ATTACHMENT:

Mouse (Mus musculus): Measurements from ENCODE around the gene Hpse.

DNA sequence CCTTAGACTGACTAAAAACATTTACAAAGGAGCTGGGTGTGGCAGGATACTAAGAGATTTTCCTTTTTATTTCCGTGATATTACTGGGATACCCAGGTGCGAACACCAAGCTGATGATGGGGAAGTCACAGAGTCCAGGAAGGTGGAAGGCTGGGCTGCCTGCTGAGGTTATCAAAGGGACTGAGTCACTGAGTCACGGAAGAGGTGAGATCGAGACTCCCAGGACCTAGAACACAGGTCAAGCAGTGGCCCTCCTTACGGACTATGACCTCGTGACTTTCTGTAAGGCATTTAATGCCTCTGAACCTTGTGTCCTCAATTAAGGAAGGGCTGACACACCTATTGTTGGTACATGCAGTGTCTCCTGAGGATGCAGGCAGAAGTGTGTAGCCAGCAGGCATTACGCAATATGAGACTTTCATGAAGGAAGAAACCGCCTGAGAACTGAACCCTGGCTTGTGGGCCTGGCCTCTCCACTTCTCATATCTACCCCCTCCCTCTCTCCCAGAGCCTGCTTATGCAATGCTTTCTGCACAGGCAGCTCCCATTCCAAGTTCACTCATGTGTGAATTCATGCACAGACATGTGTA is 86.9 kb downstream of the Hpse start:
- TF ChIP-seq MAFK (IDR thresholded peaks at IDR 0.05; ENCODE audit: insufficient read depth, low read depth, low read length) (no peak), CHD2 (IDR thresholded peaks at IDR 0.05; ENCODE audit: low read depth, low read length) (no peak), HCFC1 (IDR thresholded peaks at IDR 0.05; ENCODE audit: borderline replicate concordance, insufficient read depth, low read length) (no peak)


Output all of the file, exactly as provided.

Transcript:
Mouse (Mus musculus): Measurements from ENCODE around the gene Hpse.

DNA sequence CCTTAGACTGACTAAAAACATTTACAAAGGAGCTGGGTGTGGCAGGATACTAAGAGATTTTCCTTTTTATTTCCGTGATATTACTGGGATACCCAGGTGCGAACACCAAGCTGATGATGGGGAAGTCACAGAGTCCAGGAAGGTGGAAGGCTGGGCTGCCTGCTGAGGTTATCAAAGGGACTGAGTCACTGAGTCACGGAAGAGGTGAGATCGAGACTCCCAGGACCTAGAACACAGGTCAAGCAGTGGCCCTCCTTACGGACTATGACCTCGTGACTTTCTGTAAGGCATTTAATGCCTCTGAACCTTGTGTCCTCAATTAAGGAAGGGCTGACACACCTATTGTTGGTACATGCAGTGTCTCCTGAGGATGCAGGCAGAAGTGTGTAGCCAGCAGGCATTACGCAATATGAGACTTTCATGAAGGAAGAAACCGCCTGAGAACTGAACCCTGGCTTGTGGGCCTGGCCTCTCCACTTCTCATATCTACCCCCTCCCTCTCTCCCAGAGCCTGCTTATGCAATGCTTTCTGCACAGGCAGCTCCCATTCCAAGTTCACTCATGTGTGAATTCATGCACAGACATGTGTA is 86.9 kb downstream of the Hpse start:
- TF ChIP-seq MAFK (IDR thresholded peaks at IDR 0.05; ENCODE audit: insufficient read depth, low read depth, low read length) (no peak), CHD2 (IDR thresholded peaks at IDR 0.05; ENCODE audit: low read depth, low read length) (no peak), HCFC1 (IDR thresholded peaks at IDR 0.05; ENCODE audit: borderline replicate concordance, insufficient read depth, low read length) (no peak)